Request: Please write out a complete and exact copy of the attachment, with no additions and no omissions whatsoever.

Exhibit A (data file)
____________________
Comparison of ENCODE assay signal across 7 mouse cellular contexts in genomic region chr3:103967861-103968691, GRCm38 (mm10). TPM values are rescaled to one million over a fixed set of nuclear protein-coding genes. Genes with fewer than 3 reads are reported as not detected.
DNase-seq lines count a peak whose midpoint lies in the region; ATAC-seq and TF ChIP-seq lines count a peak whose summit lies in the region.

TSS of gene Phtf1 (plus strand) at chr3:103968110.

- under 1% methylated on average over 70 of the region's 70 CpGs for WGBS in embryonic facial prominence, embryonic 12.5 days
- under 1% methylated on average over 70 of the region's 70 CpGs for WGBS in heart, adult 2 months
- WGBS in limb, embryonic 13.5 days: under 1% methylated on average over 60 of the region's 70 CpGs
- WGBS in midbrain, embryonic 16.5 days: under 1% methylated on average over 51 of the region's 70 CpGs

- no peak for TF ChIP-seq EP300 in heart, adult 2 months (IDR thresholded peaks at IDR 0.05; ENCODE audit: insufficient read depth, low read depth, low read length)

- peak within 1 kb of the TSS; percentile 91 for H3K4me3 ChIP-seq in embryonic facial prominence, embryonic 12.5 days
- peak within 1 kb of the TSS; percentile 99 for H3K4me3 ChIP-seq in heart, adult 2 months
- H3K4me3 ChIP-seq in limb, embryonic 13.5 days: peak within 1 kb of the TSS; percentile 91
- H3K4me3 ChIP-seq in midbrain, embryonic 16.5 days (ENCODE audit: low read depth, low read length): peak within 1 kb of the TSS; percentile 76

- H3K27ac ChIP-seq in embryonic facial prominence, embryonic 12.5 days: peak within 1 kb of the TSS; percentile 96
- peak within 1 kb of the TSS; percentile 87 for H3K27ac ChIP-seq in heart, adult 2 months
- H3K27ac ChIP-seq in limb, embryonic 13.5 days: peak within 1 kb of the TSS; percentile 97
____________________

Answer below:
Comparison of ENCODE assay signal across 7 mouse cellular contexts in genomic region chr3:103967861-103968691, GRCm38 (mm10). TPM values are rescaled to one million over a fixed set of nuclear protein-coding genes. Genes with fewer than 3 reads are reported as not detected.
DNase-seq lines count a peak whose midpoint lies in the region; ATAC-seq and TF ChIP-seq lines count a peak whose summit lies in the region.

TSS of gene Phtf1 (plus strand) at chr3:103968110.

- under 1% methylated on average over 70 of the region's 70 CpGs for WGBS in embryonic facial prominence, embryonic 12.5 days
- under 1% methylated on average over 70 of the region's 70 CpGs for WGBS in heart, adult 2 months
- WGBS in limb, embryonic 13.5 days: under 1% methylated on average over 60 of the region's 70 CpGs
- WGBS in midbrain, embryonic 16.5 days: under 1% methylated on average over 51 of the region's 70 CpGs

- no peak for TF ChIP-seq EP300 in heart, adult 2 months (IDR thresholded peaks at IDR 0.05; ENCODE audit: insufficient read depth, low read depth, low read length)

- peak within 1 kb of the TSS; percentile 91 for H3K4me3 ChIP-seq in embryonic facial prominence, embryonic 12.5 days
- peak within 1 kb of the TSS; percentile 99 for H3K4me3 ChIP-seq in heart, adult 2 months
- H3K4me3 ChIP-seq in limb, embryonic 13.5 days: peak within 1 kb of the TSS; percentile 91
- H3K4me3 ChIP-seq in midbrain, embryonic 16.5 days (ENCODE audit: low read depth, low read length): peak within 1 kb of the TSS; percentile 76

- H3K27ac ChIP-seq in embryonic facial prominence, embryonic 12.5 days: peak within 1 kb of the TSS; percentile 96
- peak within 1 kb of the TSS; percentile 87 for H3K27ac ChIP-seq in heart, adult 2 months
- H3K27ac ChIP-seq in limb, embryonic 13.5 days: peak within 1 kb of the TSS; percentile 97